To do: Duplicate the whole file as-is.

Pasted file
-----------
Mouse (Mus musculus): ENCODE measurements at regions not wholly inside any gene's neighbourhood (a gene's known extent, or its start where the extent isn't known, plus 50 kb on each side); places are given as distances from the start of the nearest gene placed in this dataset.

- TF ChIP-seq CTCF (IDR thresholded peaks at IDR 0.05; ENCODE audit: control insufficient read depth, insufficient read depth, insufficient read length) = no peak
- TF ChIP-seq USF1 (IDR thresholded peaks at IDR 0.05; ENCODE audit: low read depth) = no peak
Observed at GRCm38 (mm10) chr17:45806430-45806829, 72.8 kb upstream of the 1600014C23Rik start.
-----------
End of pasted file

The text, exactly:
Mouse (Mus musculus): ENCODE measurements at regions not wholly inside any gene's neighbourhood (a gene's known extent, or its start where the extent isn't known, plus 50 kb on each side); places are given as distances from the start of the nearest gene placed in this dataset.

- TF ChIP-seq CTCF (IDR thresholded peaks at IDR 0.05; ENCODE audit: control insufficient read depth, insufficient read depth, insufficient read length) = no peak
- TF ChIP-seq USF1 (IDR thresholded peaks at IDR 0.05; ENCODE audit: low read depth) = no peak
Observed at GRCm38 (mm10) chr17:45806430-45806829, 72.8 kb upstream of the 1600014C23Rik start.